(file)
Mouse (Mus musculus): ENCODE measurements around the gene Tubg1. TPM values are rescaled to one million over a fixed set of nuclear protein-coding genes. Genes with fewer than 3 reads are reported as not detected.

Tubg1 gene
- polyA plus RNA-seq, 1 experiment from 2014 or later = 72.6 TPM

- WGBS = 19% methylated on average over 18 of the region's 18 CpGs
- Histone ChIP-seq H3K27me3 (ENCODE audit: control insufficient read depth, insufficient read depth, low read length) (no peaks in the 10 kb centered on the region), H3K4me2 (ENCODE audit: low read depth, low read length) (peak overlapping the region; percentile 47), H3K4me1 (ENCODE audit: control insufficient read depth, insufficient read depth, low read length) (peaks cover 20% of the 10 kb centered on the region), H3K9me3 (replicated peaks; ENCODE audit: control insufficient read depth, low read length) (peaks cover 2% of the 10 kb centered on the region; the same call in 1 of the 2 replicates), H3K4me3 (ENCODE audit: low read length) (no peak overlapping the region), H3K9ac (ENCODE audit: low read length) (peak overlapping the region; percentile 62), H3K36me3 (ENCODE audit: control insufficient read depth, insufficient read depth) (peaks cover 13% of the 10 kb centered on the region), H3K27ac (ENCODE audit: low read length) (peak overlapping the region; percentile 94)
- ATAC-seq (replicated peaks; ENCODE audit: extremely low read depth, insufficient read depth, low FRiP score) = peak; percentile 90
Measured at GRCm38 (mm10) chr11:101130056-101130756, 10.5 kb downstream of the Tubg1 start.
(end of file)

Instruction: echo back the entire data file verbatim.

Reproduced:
Mouse (Mus musculus): ENCODE measurements around the gene Tubg1. TPM values are rescaled to one million over a fixed set of nuclear protein-coding genes. Genes with fewer than 3 reads are reported as not detected.

Tubg1 gene
- polyA plus RNA-seq, 1 experiment from 2014 or later = 72.6 TPM

- WGBS = 19% methylated on average over 18 of the region's 18 CpGs
- Histone ChIP-seq H3K27me3 (ENCODE audit: control insufficient read depth, insufficient read depth, low read length) (no peaks in the 10 kb centered on the region), H3K4me2 (ENCODE audit: low read depth, low read length) (peak overlapping the region; percentile 47), H3K4me1 (ENCODE audit: control insufficient read depth, insufficient read depth, low read length) (peaks cover 20% of the 10 kb centered on the region), H3K9me3 (replicated peaks; ENCODE audit: control insufficient read depth, low read length) (peaks cover 2% of the 10 kb centered on the region; the same call in 1 of the 2 replicates), H3K4me3 (ENCODE audit: low read length) (no peak overlapping the region), H3K9ac (ENCODE audit: low read length) (peak overlapping the region; percentile 62), H3K36me3 (ENCODE audit: control insufficient read depth, insufficient read depth) (peaks cover 13% of the 10 kb centered on the region), H3K27ac (ENCODE audit: low read length) (peak overlapping the region; percentile 94)
- ATAC-seq (replicated peaks; ENCODE audit: extremely low read depth, insufficient read depth, low FRiP score) = peak; percentile 90
Measured at GRCm38 (mm10) chr11:101130056-101130756, 10.5 kb downstream of the Tubg1 start.